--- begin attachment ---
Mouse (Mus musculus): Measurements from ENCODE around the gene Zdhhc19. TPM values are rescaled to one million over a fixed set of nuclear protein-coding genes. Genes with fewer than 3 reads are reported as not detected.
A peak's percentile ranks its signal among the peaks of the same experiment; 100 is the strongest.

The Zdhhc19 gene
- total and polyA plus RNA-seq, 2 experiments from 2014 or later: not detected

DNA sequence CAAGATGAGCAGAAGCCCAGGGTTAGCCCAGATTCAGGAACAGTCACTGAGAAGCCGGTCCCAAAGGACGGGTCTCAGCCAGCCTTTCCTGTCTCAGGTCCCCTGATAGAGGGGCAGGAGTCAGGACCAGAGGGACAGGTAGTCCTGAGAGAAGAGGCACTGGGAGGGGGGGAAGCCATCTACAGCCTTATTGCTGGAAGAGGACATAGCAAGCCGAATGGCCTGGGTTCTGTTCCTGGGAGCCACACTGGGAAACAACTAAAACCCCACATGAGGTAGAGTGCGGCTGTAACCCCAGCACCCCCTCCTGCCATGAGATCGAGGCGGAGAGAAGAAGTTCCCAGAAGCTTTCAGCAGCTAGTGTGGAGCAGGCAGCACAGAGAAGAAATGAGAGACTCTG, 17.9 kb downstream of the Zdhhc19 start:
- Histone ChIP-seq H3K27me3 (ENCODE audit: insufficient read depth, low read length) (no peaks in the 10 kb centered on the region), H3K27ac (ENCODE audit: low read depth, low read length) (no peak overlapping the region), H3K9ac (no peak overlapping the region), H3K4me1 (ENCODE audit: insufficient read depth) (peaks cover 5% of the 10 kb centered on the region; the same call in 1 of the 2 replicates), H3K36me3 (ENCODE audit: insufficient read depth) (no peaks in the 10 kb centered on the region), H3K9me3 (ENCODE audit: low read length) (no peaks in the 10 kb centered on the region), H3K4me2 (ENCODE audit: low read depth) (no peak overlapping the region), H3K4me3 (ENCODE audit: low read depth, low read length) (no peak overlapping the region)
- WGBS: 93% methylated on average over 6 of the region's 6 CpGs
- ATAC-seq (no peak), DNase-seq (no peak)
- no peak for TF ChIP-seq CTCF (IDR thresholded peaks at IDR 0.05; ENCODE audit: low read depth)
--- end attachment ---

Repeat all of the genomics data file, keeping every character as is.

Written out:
Mouse (Mus musculus): Measurements from ENCODE around the gene Zdhhc19. TPM values are rescaled to one million over a fixed set of nuclear protein-coding genes. Genes with fewer than 3 reads are reported as not detected.
A peak's percentile ranks its signal among the peaks of the same experiment; 100 is the strongest.

The Zdhhc19 gene
- total and polyA plus RNA-seq, 2 experiments from 2014 or later: not detected

DNA sequence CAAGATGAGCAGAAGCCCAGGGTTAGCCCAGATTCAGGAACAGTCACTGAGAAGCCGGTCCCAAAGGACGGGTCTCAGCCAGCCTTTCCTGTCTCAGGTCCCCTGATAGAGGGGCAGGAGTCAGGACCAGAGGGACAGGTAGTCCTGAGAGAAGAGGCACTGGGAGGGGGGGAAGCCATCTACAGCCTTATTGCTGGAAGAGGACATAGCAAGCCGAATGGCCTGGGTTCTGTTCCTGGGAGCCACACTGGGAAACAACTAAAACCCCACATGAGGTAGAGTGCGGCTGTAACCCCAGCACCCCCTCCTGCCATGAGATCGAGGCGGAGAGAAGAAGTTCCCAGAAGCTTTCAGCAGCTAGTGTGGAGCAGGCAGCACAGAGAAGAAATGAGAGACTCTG, 17.9 kb downstream of the Zdhhc19 start:
- Histone ChIP-seq H3K27me3 (ENCODE audit: insufficient read depth, low read length) (no peaks in the 10 kb centered on the region), H3K27ac (ENCODE audit: low read depth, low read length) (no peak overlapping the region), H3K9ac (no peak overlapping the region), H3K4me1 (ENCODE audit: insufficient read depth) (peaks cover 5% of the 10 kb centered on the region; the same call in 1 of the 2 replicates), H3K36me3 (ENCODE audit: insufficient read depth) (no peaks in the 10 kb centered on the region), H3K9me3 (ENCODE audit: low read length) (no peaks in the 10 kb centered on the region), H3K4me2 (ENCODE audit: low read depth) (no peak overlapping the region), H3K4me3 (ENCODE audit: low read depth, low read length) (no peak overlapping the region)
- WGBS: 93% methylated on average over 6 of the region's 6 CpGs
- ATAC-seq (no peak), DNase-seq (no peak)
- no peak for TF ChIP-seq CTCF (IDR thresholded peaks at IDR 0.05; ENCODE audit: low read depth)